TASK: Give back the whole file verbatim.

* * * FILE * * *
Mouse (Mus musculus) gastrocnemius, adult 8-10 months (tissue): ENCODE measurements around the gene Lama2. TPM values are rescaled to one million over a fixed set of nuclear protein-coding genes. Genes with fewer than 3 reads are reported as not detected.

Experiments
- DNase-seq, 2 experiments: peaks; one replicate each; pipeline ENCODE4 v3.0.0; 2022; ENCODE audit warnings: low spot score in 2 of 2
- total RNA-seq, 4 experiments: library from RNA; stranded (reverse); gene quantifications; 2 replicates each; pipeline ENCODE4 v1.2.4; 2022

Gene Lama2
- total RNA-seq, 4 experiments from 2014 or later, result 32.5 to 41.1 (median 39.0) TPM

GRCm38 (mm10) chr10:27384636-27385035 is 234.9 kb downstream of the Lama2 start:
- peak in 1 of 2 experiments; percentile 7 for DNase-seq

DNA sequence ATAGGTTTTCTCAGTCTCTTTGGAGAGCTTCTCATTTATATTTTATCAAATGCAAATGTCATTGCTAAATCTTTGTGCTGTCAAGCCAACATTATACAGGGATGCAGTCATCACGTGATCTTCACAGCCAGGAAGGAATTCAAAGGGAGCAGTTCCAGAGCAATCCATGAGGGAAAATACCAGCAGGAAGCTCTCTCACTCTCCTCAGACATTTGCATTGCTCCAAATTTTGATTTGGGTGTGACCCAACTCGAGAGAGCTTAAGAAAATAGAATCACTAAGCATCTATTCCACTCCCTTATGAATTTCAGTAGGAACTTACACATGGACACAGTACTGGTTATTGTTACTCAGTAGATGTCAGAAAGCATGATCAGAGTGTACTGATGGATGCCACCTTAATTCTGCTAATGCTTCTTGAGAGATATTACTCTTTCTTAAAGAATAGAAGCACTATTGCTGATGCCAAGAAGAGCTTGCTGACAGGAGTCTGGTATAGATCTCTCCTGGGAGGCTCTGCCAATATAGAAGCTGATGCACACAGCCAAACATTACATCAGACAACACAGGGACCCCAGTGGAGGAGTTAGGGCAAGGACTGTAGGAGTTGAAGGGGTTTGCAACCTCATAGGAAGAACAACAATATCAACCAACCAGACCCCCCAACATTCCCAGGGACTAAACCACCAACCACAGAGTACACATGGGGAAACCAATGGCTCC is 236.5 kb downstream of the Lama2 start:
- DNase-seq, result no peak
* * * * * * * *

Mouse (Mus musculus) gastrocnemius, adult 8-10 months (tissue): ENCODE measurements around the gene Lama2. TPM values are rescaled to one million over a fixed set of nuclear protein-coding genes. Genes with fewer than 3 reads are reported as not detected.

Experiments
- DNase-seq, 2 experiments: peaks; one replicate each; pipeline ENCODE4 v3.0.0; 2022; ENCODE audit warnings: low spot score in 2 of 2
- total RNA-seq, 4 experiments: library from RNA; stranded (reverse); gene quantifications; 2 replicates each; pipeline ENCODE4 v1.2.4; 2022

Gene Lama2
- total RNA-seq, 4 experiments from 2014 or later, result 32.5 to 41.1 (median 39.0) TPM

GRCm38 (mm10) chr10:27384636-27385035 is 234.9 kb downstream of the Lama2 start:
- peak in 1 of 2 experiments; percentile 7 for DNase-seq

DNA sequence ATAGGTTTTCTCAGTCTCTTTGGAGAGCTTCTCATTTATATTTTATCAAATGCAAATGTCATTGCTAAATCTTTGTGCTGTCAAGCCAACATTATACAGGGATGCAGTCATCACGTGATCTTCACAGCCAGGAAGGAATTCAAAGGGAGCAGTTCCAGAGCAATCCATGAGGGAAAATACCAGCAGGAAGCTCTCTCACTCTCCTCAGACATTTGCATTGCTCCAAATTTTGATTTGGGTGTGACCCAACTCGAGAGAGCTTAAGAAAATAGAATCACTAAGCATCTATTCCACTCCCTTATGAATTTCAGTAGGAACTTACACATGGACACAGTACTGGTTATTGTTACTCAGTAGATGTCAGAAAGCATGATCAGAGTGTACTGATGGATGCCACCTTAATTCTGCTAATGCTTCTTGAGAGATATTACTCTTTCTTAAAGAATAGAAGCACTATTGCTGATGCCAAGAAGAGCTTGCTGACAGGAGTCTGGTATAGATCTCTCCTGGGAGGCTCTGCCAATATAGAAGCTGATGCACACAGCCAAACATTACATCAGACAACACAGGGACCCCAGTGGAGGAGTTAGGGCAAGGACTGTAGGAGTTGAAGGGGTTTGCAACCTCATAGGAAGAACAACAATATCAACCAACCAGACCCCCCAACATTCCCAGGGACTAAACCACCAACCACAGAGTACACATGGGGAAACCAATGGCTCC is 236.5 kb downstream of the Lama2 start:
- DNase-seq, result no peak